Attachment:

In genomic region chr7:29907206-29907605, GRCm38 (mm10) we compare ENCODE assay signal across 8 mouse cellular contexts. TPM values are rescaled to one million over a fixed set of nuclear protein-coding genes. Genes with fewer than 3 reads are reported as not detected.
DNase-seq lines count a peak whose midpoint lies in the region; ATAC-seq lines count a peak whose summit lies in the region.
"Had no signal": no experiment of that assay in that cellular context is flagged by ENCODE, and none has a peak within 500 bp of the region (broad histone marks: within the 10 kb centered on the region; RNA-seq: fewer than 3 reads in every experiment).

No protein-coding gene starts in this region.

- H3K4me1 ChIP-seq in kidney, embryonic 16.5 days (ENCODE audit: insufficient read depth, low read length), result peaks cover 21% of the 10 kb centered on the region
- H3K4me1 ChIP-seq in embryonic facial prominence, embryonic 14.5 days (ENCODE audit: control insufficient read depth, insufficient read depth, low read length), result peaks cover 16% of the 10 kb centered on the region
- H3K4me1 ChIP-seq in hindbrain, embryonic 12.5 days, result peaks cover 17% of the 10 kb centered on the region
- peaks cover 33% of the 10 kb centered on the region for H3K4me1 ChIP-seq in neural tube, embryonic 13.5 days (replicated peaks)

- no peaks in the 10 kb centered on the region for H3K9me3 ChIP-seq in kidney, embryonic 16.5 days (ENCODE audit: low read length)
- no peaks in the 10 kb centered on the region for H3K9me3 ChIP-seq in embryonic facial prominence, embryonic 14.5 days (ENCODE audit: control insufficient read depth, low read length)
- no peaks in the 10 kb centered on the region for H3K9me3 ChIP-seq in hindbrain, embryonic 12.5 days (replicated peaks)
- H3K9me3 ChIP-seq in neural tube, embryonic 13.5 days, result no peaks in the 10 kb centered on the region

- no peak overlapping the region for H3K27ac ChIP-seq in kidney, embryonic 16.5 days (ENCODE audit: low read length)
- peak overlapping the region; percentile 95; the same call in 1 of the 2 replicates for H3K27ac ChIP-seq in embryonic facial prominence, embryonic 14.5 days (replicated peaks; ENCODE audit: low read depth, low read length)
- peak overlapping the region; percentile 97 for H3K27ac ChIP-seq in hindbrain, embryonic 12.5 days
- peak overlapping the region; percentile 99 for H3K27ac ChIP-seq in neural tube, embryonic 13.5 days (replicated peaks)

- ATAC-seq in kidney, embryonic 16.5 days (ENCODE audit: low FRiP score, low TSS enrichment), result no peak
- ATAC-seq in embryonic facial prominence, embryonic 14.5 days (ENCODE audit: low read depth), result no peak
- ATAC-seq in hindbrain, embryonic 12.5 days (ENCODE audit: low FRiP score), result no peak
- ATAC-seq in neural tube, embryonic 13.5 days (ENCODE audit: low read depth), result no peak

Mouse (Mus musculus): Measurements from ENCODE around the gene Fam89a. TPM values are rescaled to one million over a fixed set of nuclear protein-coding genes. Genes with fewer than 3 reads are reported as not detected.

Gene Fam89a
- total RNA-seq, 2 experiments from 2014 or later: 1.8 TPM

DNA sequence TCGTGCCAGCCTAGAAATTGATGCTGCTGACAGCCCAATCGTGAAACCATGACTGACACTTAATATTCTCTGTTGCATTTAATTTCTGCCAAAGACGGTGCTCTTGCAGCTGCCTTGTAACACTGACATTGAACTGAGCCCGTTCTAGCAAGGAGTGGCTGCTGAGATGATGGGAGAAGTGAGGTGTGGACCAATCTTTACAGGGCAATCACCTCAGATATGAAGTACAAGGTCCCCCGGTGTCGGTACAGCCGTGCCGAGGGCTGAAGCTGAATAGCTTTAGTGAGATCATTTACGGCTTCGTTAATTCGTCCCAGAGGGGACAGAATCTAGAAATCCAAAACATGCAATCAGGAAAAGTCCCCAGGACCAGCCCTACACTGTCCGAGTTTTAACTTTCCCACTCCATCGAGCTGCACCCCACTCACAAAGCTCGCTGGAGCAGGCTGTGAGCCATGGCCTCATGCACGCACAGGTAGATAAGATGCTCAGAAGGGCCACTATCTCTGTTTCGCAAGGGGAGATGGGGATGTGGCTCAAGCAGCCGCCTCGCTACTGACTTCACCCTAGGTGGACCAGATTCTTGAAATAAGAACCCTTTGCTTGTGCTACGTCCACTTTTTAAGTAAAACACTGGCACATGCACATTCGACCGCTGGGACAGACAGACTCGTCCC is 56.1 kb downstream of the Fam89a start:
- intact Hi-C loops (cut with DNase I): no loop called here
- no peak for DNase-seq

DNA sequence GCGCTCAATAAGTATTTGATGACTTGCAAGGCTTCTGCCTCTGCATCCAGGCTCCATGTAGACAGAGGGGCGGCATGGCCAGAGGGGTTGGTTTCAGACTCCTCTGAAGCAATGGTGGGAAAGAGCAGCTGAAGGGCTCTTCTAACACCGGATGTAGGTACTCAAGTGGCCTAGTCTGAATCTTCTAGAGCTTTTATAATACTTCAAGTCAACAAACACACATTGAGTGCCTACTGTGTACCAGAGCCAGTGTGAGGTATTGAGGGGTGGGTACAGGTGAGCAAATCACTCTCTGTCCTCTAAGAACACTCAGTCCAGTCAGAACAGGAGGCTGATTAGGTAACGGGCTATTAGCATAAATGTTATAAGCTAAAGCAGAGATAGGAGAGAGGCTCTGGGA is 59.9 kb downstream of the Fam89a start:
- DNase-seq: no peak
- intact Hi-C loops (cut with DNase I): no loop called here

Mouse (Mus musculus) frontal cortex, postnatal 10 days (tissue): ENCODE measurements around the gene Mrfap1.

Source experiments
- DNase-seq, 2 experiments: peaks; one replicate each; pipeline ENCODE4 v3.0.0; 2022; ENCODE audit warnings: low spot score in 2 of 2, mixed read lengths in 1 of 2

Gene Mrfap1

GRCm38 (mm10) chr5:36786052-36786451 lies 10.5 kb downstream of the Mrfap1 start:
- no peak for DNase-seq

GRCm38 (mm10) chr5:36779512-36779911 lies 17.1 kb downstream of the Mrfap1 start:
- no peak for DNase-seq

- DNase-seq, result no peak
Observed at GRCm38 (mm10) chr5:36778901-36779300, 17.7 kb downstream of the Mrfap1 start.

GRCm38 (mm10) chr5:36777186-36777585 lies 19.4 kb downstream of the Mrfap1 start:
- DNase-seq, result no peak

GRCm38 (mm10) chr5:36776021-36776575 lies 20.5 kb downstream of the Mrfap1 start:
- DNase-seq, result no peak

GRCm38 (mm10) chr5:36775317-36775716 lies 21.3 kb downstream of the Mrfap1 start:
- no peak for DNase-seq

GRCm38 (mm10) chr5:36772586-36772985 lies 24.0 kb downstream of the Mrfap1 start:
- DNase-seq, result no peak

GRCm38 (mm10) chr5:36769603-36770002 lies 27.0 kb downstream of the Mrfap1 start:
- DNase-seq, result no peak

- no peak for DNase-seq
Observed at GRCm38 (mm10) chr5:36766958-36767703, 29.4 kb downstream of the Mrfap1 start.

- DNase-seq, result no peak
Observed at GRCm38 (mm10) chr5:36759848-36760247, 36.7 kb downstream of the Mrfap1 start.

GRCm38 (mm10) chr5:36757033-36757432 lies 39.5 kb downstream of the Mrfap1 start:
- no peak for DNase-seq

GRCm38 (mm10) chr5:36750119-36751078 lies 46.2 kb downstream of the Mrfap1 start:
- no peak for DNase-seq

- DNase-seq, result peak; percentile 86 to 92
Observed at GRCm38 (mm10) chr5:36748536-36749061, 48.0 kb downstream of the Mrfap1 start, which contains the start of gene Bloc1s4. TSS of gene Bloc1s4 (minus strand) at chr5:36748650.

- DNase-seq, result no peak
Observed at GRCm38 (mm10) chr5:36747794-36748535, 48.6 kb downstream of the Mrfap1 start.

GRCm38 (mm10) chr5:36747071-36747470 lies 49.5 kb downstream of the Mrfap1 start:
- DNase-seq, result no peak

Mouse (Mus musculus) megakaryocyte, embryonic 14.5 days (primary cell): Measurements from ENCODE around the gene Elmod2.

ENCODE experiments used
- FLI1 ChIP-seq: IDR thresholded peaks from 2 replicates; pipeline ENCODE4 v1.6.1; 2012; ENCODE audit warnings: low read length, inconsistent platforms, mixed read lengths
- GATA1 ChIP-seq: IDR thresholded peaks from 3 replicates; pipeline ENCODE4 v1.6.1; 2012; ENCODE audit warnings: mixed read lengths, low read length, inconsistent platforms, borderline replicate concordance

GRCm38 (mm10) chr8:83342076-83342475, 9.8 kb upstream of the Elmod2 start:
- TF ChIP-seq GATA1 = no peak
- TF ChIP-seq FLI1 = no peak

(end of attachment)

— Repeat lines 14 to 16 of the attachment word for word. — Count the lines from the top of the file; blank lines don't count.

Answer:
- peak overlapping the region; percentile 95; the same call in 1 of the 2 replicates for H3K27ac ChIP-seq in embryonic facial prominence, embryonic 14.5 days (replicated peaks; ENCODE audit: low read depth, low read length)
- peak overlapping the region; percentile 97 for H3K27ac ChIP-seq in hindbrain, embryonic 12.5 days
- peak overlapping the region; percentile 99 for H3K27ac ChIP-seq in neural tube, embryonic 13.5 days (replicated peaks)